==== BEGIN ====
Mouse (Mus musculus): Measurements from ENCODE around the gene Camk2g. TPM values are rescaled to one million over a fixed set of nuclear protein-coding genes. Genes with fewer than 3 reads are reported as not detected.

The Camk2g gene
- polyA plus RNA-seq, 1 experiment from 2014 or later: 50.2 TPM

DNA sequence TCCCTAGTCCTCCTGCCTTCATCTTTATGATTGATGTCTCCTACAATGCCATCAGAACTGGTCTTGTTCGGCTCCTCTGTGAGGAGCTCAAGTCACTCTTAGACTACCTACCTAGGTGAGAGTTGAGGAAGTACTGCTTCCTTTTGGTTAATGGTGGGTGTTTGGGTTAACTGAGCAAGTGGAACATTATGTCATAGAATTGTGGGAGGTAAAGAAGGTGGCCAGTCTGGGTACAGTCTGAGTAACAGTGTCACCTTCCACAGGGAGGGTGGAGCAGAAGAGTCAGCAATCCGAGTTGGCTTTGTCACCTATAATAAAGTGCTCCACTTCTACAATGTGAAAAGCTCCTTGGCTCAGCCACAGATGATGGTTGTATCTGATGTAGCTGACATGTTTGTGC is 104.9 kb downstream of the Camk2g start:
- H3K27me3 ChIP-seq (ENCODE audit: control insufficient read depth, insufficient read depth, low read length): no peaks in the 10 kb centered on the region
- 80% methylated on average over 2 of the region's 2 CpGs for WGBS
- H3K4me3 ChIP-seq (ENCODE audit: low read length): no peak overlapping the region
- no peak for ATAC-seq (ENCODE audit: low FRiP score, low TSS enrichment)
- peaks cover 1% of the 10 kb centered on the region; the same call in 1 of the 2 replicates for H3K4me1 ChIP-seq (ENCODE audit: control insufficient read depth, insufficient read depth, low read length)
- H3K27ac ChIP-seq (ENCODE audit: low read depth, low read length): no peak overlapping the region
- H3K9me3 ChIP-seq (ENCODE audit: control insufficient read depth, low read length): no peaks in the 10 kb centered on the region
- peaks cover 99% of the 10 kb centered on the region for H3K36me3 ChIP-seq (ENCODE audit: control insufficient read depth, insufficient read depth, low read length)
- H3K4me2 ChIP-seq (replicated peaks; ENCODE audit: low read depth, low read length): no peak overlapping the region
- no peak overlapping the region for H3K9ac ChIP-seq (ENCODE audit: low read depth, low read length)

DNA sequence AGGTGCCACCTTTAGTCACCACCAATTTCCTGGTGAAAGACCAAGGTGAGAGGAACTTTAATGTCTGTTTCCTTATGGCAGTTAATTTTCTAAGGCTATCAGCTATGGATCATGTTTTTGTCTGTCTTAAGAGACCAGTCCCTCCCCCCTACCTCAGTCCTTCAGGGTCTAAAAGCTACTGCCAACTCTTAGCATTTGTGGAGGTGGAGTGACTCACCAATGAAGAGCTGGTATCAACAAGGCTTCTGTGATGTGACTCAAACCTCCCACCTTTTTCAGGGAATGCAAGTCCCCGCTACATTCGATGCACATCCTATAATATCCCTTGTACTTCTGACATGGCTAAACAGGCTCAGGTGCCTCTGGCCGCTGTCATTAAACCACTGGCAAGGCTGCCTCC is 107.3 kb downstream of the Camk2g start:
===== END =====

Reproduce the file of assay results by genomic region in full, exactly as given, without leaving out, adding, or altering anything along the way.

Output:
Mouse (Mus musculus): Measurements from ENCODE around the gene Camk2g. TPM values are rescaled to one million over a fixed set of nuclear protein-coding genes. Genes with fewer than 3 reads are reported as not detected.

The Camk2g gene
- polyA plus RNA-seq, 1 experiment from 2014 or later: 50.2 TPM

DNA sequence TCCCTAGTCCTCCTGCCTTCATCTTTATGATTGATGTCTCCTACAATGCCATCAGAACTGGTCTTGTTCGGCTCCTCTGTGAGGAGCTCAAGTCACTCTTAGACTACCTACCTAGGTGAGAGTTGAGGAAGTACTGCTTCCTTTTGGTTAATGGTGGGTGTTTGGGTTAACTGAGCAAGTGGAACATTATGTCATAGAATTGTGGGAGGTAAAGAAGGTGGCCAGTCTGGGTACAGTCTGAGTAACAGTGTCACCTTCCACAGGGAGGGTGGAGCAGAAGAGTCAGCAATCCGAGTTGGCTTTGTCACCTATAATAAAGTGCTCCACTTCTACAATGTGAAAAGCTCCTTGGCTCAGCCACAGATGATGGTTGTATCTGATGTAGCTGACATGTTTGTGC is 104.9 kb downstream of the Camk2g start:
- H3K27me3 ChIP-seq (ENCODE audit: control insufficient read depth, insufficient read depth, low read length): no peaks in the 10 kb centered on the region
- 80% methylated on average over 2 of the region's 2 CpGs for WGBS
- H3K4me3 ChIP-seq (ENCODE audit: low read length): no peak overlapping the region
- no peak for ATAC-seq (ENCODE audit: low FRiP score, low TSS enrichment)
- peaks cover 1% of the 10 kb centered on the region; the same call in 1 of the 2 replicates for H3K4me1 ChIP-seq (ENCODE audit: control insufficient read depth, insufficient read depth, low read length)
- H3K27ac ChIP-seq (ENCODE audit: low read depth, low read length): no peak overlapping the region
- H3K9me3 ChIP-seq (ENCODE audit: control insufficient read depth, low read length): no peaks in the 10 kb centered on the region
- peaks cover 99% of the 10 kb centered on the region for H3K36me3 ChIP-seq (ENCODE audit: control insufficient read depth, insufficient read depth, low read length)
- H3K4me2 ChIP-seq (replicated peaks; ENCODE audit: low read depth, low read length): no peak overlapping the region
- no peak overlapping the region for H3K9ac ChIP-seq (ENCODE audit: low read depth, low read length)

DNA sequence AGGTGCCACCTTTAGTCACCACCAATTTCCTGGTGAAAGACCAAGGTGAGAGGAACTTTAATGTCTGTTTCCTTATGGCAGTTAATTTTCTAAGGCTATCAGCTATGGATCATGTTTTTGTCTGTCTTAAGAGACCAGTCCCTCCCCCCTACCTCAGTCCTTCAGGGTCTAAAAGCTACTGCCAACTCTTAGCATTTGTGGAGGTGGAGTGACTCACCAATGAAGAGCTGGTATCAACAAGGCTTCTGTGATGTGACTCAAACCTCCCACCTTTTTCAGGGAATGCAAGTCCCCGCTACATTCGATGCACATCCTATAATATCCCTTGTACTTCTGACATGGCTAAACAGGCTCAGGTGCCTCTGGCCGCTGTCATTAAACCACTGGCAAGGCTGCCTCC is 107.3 kb downstream of the Camk2g start: